Q. I am the beneficiary of a trust and in year 2016 and thereafter, I will be receiving a yearly amount of income from it. Is this income taxable to me or to the trust? That is, do I have to pay income tax on what is distributed to me or does the trust have to pay it?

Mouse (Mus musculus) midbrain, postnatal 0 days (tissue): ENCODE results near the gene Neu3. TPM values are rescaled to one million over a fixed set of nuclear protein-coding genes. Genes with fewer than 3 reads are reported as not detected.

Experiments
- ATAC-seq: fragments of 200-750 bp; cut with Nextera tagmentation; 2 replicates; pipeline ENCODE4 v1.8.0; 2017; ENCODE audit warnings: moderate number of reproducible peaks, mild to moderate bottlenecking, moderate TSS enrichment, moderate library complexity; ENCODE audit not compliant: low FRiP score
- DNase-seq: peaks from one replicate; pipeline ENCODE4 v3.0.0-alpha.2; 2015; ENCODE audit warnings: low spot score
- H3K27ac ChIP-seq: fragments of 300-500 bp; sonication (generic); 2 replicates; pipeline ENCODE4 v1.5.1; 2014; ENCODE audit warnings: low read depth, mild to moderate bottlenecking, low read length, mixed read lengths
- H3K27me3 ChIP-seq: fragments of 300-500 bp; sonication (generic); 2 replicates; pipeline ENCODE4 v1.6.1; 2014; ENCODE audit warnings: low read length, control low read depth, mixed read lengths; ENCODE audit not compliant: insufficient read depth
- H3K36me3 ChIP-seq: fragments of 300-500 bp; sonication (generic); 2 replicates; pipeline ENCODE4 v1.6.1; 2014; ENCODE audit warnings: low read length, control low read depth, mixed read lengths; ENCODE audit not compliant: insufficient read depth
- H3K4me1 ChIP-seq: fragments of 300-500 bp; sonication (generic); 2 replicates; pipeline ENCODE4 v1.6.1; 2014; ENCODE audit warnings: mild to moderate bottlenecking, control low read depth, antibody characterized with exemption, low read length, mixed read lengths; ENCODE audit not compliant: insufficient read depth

A. Oooh! This is a difficult question to answer in a column such as this because the law governing the income taxation of trusts is very complicated. So, I am going to give you a very oversimplified answer to your question and even then I do so with trepidation. You must rely solely on your tax advisor to give you the specifics that are related to your particular situation. With that warning, here is my oversimplified response. If a trust earns income, then someone or some entity has to pay the income tax on that income. Once again, as an over-simplification: if the trust requires that income be distributed, then the income will more than likely be taxable to the beneficiary. If the trustee has the discretion to distribute income, then the first money distributed is considered income. Example: if the trust provides that it is within the discretion of the trustee to distribute income, AND if the trust earns, say $10,000 AND if the trustee distributes, say $5,000 to beneficiary X and distributes $3,000 to beneficiary Y, then X has taxable income of $5,000 and Y has taxable income of $3,000 and the trust is taxed on the remaining $2,000. There are also capital gains issues and because they are even more complicated I am not about to get into a discussion of those, except to say that as a general statement—also over-simplified—capital gains are usually taxed to the trust estate. However, there are exceptions to that, also.